Around Cook County
Every year at this time, the county board considers its options for the upcoming budget year. The county board has been meeting with all department heads, something that consists of meetings spread out over several weeks.
The county will be facing many challenges, including health insurance increasing 9.9 percent, and property/casualty and worker’s compensation insurance will each increase about 6.5 percent.
The Minnesota Department of Revenue determines the county levy limit, which they should have done by September 1, so commissioners will learn what can be levied at the next county board meeting on Tuesday, Sept. 10.
Auditor-Treasurer Braidy Powers told the board at the August 27 meeting, “We’re very strong overall,” in regard to its fund balance and financial position going into the next budget year in 2014.
This past weekend’s beautiful weather could come at a price. It’ll turn wet for the next couple of days, even the possibility of some hazardous weather. WTIP’s Jay Andersen spoke with meteorologist Mike Stewart about rainy days ahead.
Good things come in threes! This year North House Folk School is celebrating three days of craft and three nights of music at Unplugged XII, Sept 12-15 in Grand Marais. For the third year in a row, the folks from West Virginia’s Mountain Stage Radio Show will be welcomed to campus.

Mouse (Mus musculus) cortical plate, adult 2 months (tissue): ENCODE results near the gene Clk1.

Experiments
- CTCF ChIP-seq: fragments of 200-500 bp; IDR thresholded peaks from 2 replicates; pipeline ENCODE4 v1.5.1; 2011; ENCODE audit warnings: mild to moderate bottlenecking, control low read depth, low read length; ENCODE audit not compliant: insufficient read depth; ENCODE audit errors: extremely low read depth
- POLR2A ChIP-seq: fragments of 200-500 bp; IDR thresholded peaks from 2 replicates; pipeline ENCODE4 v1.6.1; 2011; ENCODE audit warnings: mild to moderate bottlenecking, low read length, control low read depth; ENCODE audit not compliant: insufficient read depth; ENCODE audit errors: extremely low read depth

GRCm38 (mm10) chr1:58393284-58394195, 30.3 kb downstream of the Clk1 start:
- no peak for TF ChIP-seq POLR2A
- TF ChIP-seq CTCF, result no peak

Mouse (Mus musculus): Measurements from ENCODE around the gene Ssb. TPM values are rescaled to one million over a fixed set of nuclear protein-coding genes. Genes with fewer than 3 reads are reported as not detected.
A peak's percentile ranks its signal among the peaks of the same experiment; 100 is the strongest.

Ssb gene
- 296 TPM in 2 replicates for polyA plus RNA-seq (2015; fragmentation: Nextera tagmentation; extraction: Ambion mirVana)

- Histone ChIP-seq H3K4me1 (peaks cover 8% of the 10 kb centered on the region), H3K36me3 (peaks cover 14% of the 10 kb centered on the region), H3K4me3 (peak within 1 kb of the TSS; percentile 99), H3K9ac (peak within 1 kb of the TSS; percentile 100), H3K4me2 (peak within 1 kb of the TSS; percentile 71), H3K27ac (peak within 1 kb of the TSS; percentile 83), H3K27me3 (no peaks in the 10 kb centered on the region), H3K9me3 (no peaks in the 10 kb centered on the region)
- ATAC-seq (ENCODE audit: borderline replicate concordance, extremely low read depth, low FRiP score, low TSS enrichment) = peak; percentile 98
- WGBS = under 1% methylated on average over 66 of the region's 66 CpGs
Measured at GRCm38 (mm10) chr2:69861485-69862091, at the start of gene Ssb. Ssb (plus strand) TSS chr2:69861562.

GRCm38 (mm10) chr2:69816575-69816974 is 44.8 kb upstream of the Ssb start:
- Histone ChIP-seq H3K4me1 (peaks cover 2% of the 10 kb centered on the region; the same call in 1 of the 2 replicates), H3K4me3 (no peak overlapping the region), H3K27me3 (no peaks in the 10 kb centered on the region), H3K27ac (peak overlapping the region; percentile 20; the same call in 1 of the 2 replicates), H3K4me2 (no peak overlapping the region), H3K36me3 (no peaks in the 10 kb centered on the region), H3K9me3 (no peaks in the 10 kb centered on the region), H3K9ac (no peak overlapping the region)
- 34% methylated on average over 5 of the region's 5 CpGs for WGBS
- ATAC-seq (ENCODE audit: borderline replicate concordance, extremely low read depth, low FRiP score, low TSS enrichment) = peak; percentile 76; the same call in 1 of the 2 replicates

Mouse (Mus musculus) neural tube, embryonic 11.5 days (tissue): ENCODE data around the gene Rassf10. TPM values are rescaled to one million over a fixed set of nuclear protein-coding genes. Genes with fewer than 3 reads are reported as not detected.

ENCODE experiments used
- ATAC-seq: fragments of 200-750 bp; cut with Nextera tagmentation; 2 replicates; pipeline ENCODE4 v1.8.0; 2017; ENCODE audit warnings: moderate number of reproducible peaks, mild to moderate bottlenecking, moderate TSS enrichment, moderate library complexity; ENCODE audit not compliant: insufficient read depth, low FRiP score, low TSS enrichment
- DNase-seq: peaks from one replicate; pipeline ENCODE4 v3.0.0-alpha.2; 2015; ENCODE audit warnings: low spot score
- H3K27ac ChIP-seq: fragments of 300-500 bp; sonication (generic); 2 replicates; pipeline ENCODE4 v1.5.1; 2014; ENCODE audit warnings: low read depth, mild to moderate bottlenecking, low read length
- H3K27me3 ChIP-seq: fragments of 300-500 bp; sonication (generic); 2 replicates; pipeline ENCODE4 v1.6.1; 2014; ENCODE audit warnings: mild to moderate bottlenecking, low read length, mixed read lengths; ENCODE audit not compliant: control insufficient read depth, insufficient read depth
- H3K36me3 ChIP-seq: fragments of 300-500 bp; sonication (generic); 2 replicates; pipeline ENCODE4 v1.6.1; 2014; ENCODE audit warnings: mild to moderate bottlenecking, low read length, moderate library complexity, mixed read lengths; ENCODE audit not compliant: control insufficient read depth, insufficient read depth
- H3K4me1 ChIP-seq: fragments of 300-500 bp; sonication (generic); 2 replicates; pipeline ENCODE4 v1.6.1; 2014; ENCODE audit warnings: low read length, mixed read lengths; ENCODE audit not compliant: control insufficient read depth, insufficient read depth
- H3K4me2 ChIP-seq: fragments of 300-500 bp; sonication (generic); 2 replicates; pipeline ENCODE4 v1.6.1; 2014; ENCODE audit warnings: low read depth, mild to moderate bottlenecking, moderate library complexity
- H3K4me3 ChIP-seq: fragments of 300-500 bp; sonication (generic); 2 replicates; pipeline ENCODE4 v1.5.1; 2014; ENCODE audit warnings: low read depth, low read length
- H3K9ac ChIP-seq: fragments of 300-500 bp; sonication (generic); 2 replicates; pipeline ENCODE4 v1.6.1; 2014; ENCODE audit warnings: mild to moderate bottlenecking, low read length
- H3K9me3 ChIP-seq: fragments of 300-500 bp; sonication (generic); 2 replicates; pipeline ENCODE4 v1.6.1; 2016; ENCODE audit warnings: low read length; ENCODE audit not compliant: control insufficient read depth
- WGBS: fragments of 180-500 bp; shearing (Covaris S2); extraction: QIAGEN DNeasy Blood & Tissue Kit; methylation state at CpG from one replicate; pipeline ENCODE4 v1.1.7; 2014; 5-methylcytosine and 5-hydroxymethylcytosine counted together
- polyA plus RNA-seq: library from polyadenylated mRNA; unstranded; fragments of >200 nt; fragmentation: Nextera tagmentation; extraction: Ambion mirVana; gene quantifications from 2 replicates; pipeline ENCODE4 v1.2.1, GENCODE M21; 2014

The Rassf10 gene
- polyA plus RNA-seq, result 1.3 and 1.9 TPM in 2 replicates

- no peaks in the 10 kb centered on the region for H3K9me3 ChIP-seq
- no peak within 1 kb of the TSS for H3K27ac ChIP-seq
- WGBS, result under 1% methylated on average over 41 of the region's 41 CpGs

For the last two years Mountain Stage Radio has been a dynamic addition to the Unplugged event. The radio show records two live shows on Thursday and Friday nights, which are broadcast nationally during the following year. Thanks to the support of the Cook County Visitor’s Bureau guests can again enjoy three inspiring nights of music.
Thursday and Friday nights feature 25- to 35-minute sets from each of the performers with a grand finale “everybody on stage” song to close the evening. By contrast, the classic Unplugged concert on Saturday night employs a more informal “songwriter in the round” format in which performers take turns sharing stories, music and bantering on stage.
Unplugged concert performers this year include Tom Paxton, The Pines, BoDeans, Dead Man Winter, Jill Sobule & Julia Sweeney, Jonathan Brown featuring Andrew Walesch, Lori McKenna, Matraca Berg and Jon Vezner. There are three opportunities to take music coursework with performers during the event: Jonathan Brown will host a half-day fingerstyle guitar workshop, Larry Groce offers a half-day listening session, and Tom Paxton, Matraca Berg and Jon Vezner are collaborating to offer a two-day songwriting workshop.
Out of School Adventures, a free program that runs Mondays through Fridays from 3:35-5:15 p.m. for students in grades 1-8, starts Sept. 9.
A one-time registration is required; the September calendar and registration information was sent home with first- through fifth-grade students during the first week of school. A current calendar and registration information can also be found on the Community Education website.at http://www.cookcountyschools.org/se3bin/clientgenie.cgi .
Participants meet in front of the school (eagle doors), then go to the planned activity at 3:45 p.m. Activities are mostly for first- through fifth-graders but older students are welcome to join. Activities include a variety of indoor, outdoor and community related activities.
Middle school students are also welcome and could be helpful with activities, homework help or just enjoy a fun and safe place to be after school. The program will be based out of the Community Center Log Cabin this fall but will be transitioning to a new space soon.